It’s hard to talk too much about this game without spoiling parts of it.  Your line of monarchs has a list of achievements to fulfill, and many of these are story-related.  Even though each king is replaced immediately after dying and the game continues from there, the decisions of previous kings can affect future outcomes – the game (and particular characters) will remember the choices of past monarchs.  The process of uncovering the mysteries in Reigns makes it somewhat more than just a simple kingdom-maintenance game.

Reigns is also interesting because it depicts the king not as an all-powerful ruler, but rather as the one who everyone else in the kingdom places their hopes and expectations on – the one who has to try to hold the state together and to defend against invasion, rebellion, hunger, and discontent.  Every game of Reigns is a frantic balancing act, and far from feeling powerful while playing the game, I felt vulnerable and nervous.  Whole strings of monarchs only managed to survive for a few years before being murdered or dying of awful diseases, and even the long-reigning kings eventually met terrible ends.  Many historical kings also met terrible ends – just look at how many of them were murdered or executed.  And those are just the monarchs – plenty of dictators also left this world in a brutal fashion.  It really makes you wonder why anyone would ever want to be a ruler.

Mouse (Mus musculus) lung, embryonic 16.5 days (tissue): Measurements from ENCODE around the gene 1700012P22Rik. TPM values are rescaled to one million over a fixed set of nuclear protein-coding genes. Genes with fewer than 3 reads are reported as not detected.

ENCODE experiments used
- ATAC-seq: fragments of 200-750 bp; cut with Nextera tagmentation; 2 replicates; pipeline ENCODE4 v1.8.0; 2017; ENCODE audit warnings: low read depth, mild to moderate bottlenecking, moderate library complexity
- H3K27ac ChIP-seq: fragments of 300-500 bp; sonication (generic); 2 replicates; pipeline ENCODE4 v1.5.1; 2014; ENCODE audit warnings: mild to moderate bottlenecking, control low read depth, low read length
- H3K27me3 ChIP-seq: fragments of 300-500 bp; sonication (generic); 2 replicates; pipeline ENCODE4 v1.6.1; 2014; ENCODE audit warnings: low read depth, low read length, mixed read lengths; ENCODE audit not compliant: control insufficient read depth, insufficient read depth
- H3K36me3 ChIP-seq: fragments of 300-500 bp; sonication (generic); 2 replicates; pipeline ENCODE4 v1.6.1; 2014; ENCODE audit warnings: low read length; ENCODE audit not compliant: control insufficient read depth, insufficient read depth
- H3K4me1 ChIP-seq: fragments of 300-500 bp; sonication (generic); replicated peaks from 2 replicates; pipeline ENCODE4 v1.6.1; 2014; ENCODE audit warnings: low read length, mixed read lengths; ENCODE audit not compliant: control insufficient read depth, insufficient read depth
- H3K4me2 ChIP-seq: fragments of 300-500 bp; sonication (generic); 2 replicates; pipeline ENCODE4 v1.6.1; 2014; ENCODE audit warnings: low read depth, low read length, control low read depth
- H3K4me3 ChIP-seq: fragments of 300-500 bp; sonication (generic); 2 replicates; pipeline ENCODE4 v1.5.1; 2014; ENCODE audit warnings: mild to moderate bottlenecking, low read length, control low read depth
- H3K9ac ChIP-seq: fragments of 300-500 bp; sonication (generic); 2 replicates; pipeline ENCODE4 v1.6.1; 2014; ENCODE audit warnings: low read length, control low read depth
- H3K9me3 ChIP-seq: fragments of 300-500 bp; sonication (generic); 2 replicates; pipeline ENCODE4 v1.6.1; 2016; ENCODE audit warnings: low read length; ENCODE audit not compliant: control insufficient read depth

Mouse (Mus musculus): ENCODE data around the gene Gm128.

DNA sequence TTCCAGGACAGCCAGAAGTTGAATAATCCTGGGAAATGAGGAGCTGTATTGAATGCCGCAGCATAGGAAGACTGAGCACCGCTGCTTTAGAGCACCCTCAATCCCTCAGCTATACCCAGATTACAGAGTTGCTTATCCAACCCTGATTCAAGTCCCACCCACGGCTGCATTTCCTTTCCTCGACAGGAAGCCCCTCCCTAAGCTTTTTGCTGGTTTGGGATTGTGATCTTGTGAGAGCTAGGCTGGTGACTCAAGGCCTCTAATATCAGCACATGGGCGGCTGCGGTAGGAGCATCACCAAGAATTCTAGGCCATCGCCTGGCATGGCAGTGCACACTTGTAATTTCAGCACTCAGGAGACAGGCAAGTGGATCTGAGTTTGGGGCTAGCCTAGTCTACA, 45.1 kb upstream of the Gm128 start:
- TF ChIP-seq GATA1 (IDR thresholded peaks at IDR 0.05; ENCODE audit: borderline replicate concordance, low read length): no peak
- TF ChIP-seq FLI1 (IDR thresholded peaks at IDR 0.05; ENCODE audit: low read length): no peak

Thomas the Musician was a boss, though.

Thomas the Musician was a boss, though.

Reigns is only three dollars on the Steam store.  I don’t know its price in mobile form, but it’s probably the same.  For a few hours of bloody royal choose-your-own-adventure action, Reigns is well worth its price.

Games for broke people: Princess Remedy in a World of Hurt

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My first impression of the free game Princess Remedy in a World of Hurt was that the creators thought of the title first and then came up with the concept to fit around it.  Being “in a world of hurt”, if you’re not familiar with the term, means that you’re either getting physically beaten or you’re just generally in serious trouble.  In Princess Remedy, you play as the title character, a magical nurse princess who literally goes to a “world of hurt” where all the citizens suffer from horrible ailments.  Your task is to defeat their illnesses by shooting manifestations of those illnesses with medicine while they chase you and shoot back at you.  (What all that means is that Princess Remedy is a kind of bullet hell game, although one that looks like an adventure game or an RPG at first.)